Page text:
Em-URGE-ing Voices

Your urgent thoughts, urging action

On Solidarity and the Movement for Black Lives

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July 28, 2015

Two weeks ago, an anti-choice group released heavily-edited undercover videos aimed at discrediting and potentially dismantling Planned Parenthood. As the country’s largest provider of reproductive health care, this campaign to take down Planned Parenthood could have disastrous effects on the millions who need access to abortion and other healthcare services. The movement for reproductive health, rights, and justice swiftly rallied to Planned Parenthood’s defense against these malicious attack. Here at URGE, we did the same and were one of 92 organizations that signed on to a letter to Congress in support of Planned Parenthood’s work. Our movements  worked quickly to stand in solidarity against these attacks — that’s a good thing — but we also hope we can use this as a moment to bring our solidarity to another vital movement.

It’s been just over a year since George Zimmerman was acquitted in the murder of Trayvon Martin. Out of the pain of that decision, the #BlackLivesMatter hashtag was born. In the weeks and months that followed, that hashtag became a movement as it helped channel the outrage around the violent deaths of Michael Brown, Eric Garner, John Crawford, Tamir Rice, Rekia Boyd, Freddie Gray, Sandra Bland, India Clarke, and far too many others. No longer were these deaths seen as tragic, isolated incidents, but the power of the Black community and Black Lives Matter organizing showed that this was a widespread problem with our criminal justice system. Last weekend was the first convening of the Movement for Black Lives, and if it wasn’t already apparent just how important and needed this work is, the meeting ended with the peaceful protesters being pepper sprayed by police.

The Movement for Black Lives is one of the most critical movements of our time and all who consider themselves reproductive health, rights, or justice advocates should be firmly behind it. State violence against people of color is a reproductive justice issue. As people and organizations that so highly value bodily autonomy and agency, we must recognize that a body in fear of the police is losing its autonomy. Agency is stripped when a person experiences violence at the hands of the people sworn to protect. To live free of violence — and to be able to raise children free from violence — is of the most utmost importance to all who care about reproductive justice.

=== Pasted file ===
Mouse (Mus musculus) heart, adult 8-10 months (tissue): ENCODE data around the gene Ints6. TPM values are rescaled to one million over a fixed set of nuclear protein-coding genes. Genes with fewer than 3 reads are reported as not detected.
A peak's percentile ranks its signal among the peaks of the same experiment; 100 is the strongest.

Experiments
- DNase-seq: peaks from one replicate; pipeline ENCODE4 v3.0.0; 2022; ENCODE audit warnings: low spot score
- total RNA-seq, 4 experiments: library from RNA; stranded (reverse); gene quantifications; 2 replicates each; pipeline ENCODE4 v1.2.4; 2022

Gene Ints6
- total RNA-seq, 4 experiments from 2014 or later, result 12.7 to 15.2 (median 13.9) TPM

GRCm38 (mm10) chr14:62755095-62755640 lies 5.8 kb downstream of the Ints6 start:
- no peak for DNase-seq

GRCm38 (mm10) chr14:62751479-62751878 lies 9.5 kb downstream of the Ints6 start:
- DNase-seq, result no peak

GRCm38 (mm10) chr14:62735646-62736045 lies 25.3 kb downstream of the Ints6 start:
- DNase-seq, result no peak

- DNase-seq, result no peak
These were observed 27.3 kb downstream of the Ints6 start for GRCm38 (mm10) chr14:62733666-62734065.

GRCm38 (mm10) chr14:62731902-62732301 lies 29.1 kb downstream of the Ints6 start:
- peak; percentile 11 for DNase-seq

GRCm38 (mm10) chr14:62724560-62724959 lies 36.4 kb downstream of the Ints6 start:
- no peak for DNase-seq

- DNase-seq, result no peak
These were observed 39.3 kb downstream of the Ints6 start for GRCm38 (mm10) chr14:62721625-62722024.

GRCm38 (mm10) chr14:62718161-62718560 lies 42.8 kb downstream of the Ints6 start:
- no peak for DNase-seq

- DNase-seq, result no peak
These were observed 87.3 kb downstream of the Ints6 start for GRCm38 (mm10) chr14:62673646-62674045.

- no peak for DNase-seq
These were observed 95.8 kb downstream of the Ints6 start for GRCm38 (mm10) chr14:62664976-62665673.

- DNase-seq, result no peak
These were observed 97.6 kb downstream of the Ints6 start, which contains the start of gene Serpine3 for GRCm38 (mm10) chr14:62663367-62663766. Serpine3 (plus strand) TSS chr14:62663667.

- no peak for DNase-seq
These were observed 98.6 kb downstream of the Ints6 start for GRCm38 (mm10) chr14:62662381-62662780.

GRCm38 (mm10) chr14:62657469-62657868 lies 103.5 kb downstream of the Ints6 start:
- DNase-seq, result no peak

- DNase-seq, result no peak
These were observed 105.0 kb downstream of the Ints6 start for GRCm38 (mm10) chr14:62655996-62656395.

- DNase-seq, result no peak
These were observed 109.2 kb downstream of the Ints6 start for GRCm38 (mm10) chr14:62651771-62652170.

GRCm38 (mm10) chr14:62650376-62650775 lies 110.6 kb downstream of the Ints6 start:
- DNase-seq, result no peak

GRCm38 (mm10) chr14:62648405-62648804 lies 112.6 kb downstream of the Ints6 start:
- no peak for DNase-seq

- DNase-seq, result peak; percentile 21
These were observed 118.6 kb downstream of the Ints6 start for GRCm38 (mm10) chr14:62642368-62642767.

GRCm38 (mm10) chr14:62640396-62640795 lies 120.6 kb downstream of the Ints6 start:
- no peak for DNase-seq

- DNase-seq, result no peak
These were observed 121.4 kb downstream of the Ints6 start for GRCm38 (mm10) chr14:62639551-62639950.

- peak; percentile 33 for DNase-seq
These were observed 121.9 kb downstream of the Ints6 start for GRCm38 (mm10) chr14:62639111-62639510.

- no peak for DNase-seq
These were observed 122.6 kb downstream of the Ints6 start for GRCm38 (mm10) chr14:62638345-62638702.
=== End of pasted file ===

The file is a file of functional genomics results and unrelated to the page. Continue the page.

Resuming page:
We, in the reproductive health, rights, and justice movement have sometimes failed in putting these issues in the forefront of our work. Here at URGE, we know the movement for Black lives is so important to the young people we work with, who integrate a racial justice frame into their organizing on campus. Young people come to this work with an intersectional lens, and we aim to do the same. Like many others, we could be doing more to center this issue within reproductive justice and our work.

There are many ways to be in solidarity with the Movement for Black Lives, from calling for investigations into suspicious deaths to working towards an end of mass incarceration. And in the words of Yamani Hernandez, Executive Director or the National Network of Abortion Funds,  “As we stand in solidarity for bodily autonomy, let us not be exclusive in how we define it, and who has access to it. Let us understand that bodily autonomy is not limited to abortion, birth, and parenting but the ability to live at all, with freedom of violence.”

We pledge to continue lifting up the efforts of the Movement for Black Lives and working in solidarity. We invite others from across the progressive movement and those working on reproductive health, rights, and justice to do the same.

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